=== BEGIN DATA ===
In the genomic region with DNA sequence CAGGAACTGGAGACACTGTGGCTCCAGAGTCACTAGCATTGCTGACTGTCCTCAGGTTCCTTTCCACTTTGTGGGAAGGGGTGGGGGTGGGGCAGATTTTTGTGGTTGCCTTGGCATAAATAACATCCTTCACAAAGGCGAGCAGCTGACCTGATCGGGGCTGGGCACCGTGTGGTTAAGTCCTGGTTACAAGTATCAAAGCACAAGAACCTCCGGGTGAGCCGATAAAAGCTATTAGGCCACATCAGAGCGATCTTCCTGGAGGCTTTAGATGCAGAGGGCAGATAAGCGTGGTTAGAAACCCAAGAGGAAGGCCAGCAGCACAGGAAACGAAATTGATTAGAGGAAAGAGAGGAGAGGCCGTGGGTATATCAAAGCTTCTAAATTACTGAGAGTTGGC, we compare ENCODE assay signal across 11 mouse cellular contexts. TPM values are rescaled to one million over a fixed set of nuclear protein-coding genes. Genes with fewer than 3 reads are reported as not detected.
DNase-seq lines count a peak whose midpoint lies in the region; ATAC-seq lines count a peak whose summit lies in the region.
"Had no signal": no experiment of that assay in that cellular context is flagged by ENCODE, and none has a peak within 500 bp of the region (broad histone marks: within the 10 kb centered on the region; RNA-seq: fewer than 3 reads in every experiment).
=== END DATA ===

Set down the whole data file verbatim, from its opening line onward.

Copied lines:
In the genomic region with DNA sequence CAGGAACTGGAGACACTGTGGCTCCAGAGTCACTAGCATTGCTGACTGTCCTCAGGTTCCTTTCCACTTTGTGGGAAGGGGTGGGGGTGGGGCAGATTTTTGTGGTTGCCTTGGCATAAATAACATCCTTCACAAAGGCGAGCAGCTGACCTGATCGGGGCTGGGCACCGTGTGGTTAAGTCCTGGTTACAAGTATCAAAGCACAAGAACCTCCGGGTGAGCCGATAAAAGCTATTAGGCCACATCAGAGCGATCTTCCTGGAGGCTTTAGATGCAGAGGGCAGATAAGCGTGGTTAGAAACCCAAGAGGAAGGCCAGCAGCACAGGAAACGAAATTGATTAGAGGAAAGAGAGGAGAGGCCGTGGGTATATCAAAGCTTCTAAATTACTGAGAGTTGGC, we compare ENCODE assay signal across 11 mouse cellular contexts. TPM values are rescaled to one million over a fixed set of nuclear protein-coding genes. Genes with fewer than 3 reads are reported as not detected.
DNase-seq lines count a peak whose midpoint lies in the region; ATAC-seq lines count a peak whose summit lies in the region.
"Had no signal": no experiment of that assay in that cellular context is flagged by ENCODE, and none has a peak within 500 bp of the region (broad histone marks: within the 10 kb centered on the region; RNA-seq: fewer than 3 reads in every experiment).